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Midge Hole Bridge

A Grade II Listed Building in Colne, Lancashire

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Coordinates

Latitude: 53.835 / 53°50'5"N

Longitude: -2.1267 / 2°7'36"W

OS Eastings: 391760

OS Northings: 437643

OS Grid: SD917376

Mapcode National: GBR FSL3.C0

Mapcode Global: WHB7S.9VJX

Plus Code: 9C5VRVMF+X8

Entry Name: Midge Hole Bridge

Listing Date: 8 December 2015

Grade: II

Source: Historic England

Source ID: 1426882

Location: Trawden Forest, Pendle, Lancashire, BB8

County: Lancashire

District: Pendle

Civil Parish: Trawden Forest

Traditional County: Lancashire

Lieutenancy Area (Ceremonial County): Lancashire

Church of England Parish: Trawden St Mary

Church of England Diocese: Blackburn

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Summary


Bridge, medieval or post-medieval in date, with later parapet.

Description

Bridge, medieval or post-medieval in date, with later parapet.

A single span bridge spanning Trawden Brook, constructed of lightly dressed rubble stonework. One side of the arch springs from a large bedrock slab while the other side is constructed to the bottom of the stream bed. The bridge comprises a segmental arch with neatly laid roughly wedge-shaped voussoirs. There is a low slightly splayed parapet of similar stonework.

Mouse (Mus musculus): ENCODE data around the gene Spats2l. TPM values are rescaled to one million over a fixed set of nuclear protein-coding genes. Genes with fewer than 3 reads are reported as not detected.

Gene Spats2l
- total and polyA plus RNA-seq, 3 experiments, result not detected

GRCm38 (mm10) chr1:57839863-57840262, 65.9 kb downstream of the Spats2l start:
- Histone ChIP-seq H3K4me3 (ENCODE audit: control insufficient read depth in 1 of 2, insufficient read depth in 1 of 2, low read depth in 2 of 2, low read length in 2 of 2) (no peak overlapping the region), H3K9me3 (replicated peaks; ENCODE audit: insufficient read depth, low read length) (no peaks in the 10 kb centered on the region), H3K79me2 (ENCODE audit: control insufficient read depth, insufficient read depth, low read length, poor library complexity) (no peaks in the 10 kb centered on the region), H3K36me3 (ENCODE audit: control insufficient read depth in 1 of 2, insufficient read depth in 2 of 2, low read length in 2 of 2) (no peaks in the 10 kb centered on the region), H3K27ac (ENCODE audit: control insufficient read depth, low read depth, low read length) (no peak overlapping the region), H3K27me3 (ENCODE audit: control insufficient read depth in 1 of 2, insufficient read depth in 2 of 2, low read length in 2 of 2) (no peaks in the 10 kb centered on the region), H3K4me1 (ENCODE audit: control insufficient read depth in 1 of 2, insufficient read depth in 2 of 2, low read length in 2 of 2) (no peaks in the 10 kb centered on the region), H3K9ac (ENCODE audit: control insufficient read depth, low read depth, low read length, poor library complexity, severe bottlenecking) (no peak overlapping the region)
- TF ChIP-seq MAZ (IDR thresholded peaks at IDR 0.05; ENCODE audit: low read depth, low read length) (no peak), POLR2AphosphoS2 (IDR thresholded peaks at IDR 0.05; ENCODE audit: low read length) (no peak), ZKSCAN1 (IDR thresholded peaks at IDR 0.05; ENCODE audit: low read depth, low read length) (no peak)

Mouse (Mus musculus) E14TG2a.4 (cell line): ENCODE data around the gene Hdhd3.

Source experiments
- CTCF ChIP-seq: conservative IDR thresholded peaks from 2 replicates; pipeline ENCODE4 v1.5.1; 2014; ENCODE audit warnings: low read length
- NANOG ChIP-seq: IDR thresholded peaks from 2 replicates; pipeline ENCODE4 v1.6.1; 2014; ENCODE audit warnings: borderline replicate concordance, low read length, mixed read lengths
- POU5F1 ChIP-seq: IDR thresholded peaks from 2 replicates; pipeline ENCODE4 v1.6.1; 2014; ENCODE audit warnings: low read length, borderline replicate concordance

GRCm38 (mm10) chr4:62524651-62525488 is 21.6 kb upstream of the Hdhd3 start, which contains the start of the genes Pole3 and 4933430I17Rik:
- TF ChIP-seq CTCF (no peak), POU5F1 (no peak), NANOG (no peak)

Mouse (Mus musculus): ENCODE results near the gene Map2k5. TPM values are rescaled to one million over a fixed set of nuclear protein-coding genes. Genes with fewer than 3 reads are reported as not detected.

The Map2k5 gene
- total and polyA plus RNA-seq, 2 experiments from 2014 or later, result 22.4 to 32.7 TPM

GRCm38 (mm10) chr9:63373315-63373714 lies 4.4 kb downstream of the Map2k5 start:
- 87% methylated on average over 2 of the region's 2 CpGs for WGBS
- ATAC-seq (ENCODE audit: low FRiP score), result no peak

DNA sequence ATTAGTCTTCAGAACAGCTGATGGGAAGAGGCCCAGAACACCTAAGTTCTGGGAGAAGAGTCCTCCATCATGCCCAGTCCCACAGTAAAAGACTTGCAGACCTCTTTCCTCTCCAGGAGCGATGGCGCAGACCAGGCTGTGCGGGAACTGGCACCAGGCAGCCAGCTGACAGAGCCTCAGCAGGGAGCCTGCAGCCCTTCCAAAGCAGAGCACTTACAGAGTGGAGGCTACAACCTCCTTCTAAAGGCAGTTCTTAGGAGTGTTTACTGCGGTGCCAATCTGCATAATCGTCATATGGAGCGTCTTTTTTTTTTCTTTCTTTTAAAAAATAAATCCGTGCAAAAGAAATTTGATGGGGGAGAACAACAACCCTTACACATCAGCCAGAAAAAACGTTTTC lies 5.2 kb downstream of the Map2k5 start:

History

Trawden Forest was one of several forests in the area developed for oxen or ‘vaccary’ farming around 1200 by the de Lacey overlords, based in Pontefract. Deer hunting continued to take place in enclosed parks such as that in Trawden known as Trawden chase, which contained a hunting lodge called Stag Hall. The vaccary farms and deer parks of this area have undergone study for more than a decade and their boundaries have been identified. The original C13 route from Yorkshire to Stag Hall has been traced as part of this study as a series of hollow ways and public footpaths, and this early route crossing the Trawden Brook at the location of the present Midge Hole Bridge. While this does not provide conclusive dating evidence that the present bridge is medieval in date, its quality and size suggest it is a bridge of some antiquity. By the time of the survey of the First Edition Ordnance Survey map in 1844, the importance of the route had declined and it is depicted as a footbridge.

Reasons for Listing

Midge Hole Bridge, of medieval or post medieval date, is listed at Grade II for the following principal reasons:
* Architectural interest: as a small single-span road bridge of modest construction that nevertheless demonstrates consideration in its design and use of materials;
* Intactness: it is an intact structure and the added parapets, of uncertain date have been constructed in the same style and materials;
* Date: dating from the medieval or post-medieval period it falls within the periods when most bridges are listed.

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